Aureole etc.

Golden Age singers

Nimbus on-line

Faure songs
Charlotte de Rothschild (soprano);

  Founder: Len Mullenger
Classical Editor: Rob Barnett

Some items
to consider


paid for


100th birthday of Mieczyslaw Weinberg on December 8, 2019.
Renate Eggbrecht has recorded all 3 violin Sonatas

FOGHORN Classics

Mozart Brahms
Clarinet Quintets

New Releases

Naxos Classical

Click to see New Releases
Get 10% off using code musicweb10

Nimbus Podcast

Obtain 10% discount

Special offer 50% off
15CDs £83 incl. postage

Musicweb sells the following labels

Altus 10% off
Atoll 10% off
CRD 10% off
Hallé 10% off
Lyrita 10% off
Nimbus 10% off
Nimbus Alliance
Prima voce 10% off
Red Priest 10% off
Retrospective 10% off
Saydisc 10% off
Sterling 10% off

Follow us on Twitter

Subscribe to our free weekly review listing

Sample: See what you will get

Editorial Board
MusicWeb International
Founding Editor
Rob Barnett
Editor in Chief
John Quinn
Seen & Heard
Editor Emeritus
   Bill Kenny
MusicWeb Webmaster
   David Barker
Jonathan Woolf
MusicWeb Founder
   Len Mullenger



Advertising on

Donate and keep us afloat



Recordings of the Month


From Ocean’s Floor


Conner Riddle Songs

Rodzinski Sibelius

Of Innocence and Experience


Symphonies 1, 2, 3


CD: MDT AmazonUK AmazonUS

Giuseppe VERDI (1813-1901)
La Traviata - Opera in Three Acts (1853)
Violetta Valéry - Renée Fleming
Alfredo Germont - Joseph Calleja
Giorgio Germont - Thomas Hampson
Flora Bervoix - Monika Evelin-Liiv
Marquis D’Obigny - Kostas Smoriginas
Baron Douphal - Eddie Wade
Doctor Grenvil - Richard Wiegold
Royal Opera Chorus and Orchestra/Antonio Pappano
rec. live, Royal Opera House, Covent Garden, London, 27 and 30 June 2009
OPUS ARTE DVD OA 1040 D [154:00]

Experience Classicsonline

There is no doubt who is the star of this Royal Opera House production. Renée Fleming once again proves she is not only one of the world’s greatest divas but also a consummate actress. She holds this less than perfect production together with her natural expressive performance shining through every scene. This is sustained from initial rapture as she falls for Alfredo’s ardour, through to the ecstasy, sacrifice and suffering of Act II and her anguished death scene in Act III. The voice has lost none of its lustre. She is supported by a rather wooden and not very romantic-looking Joseph Caleja as Alfredo who nevertheless is strongly passionate in voice; and the threatening presence of Thomas Hampson as Alfredo’s stern, unbending father; his Act II aria ‘Di Provenza il mar’ as he comforts his son after he has compelled Violetta to leave him is particularly moving.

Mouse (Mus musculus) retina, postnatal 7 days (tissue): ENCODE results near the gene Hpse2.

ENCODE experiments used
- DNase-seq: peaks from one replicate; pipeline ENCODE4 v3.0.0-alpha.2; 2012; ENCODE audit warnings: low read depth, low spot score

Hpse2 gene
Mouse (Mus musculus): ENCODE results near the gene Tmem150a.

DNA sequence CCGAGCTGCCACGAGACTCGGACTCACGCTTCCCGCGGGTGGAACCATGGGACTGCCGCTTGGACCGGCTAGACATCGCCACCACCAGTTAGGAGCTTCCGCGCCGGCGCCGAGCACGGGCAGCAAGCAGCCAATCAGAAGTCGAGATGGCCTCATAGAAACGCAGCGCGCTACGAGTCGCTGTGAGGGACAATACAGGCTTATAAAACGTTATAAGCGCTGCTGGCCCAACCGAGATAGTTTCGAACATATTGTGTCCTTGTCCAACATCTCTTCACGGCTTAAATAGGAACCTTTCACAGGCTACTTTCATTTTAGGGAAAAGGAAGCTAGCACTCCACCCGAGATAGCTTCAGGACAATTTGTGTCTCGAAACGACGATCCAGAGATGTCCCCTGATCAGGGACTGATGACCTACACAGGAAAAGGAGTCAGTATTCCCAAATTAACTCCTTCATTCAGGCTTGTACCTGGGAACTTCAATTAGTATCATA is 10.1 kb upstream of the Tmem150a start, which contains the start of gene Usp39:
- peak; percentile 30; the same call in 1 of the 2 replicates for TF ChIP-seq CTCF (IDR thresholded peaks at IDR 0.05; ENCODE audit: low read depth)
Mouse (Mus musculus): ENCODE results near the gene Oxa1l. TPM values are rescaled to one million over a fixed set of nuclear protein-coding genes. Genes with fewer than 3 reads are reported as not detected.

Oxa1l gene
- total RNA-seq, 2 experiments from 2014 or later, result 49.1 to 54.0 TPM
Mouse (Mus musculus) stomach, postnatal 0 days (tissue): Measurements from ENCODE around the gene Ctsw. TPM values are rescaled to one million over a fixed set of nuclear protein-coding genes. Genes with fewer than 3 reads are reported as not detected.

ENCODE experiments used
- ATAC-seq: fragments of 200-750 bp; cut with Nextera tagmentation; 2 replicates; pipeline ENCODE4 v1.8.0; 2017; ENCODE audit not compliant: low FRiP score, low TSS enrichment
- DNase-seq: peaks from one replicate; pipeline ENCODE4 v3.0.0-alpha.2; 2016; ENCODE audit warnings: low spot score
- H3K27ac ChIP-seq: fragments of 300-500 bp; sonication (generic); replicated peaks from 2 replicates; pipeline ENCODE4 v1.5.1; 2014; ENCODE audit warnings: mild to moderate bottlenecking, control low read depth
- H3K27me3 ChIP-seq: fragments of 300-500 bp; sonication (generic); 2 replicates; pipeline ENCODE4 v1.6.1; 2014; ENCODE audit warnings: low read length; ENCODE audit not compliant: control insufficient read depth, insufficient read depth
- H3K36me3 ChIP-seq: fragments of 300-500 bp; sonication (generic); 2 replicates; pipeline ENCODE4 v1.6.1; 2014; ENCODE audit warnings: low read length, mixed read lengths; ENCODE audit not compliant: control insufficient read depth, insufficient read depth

The story of the opera concerns the plight of Violetta, a mid-19th century Parisian courtesan who is dying of consumption (tuberculosis). She responds to the ardent love of the young Alfredo but sacrifices him when his father, Giorgio, pleads that their love will ruin his daughter’s happiness and his son’s career. Later, a furious Alfredo, unaware of his father’s meddling, confronts the hapless Violetta in a gambling hall throwing his winnings in her face and provoking a duel with her erstwhile protector the Baron. Act III brings a lovers’ reconciliation but by now Violetta’s consumption has reached its final stage and she dies in Alfredo’s arms.

The sets of this Covent Garden production are somewhat minimal. The lighting, except in Act II Scene 1 is subdued. The Act I party scene is a plain rotunda, Act II Scene 1’s love nest is spartan and hardly romantic, looking little more than a kitchen; Act II, Scene 2 fares a little better with a more imaginative spacious backcloth and a large central gaming table on which the gypsy dancers disport themselves at the beginning of the action. The Act III set is again minimal with high shuttered windows. It presents a rather too stark atmosphere with blood-drenched pillows and nightdress.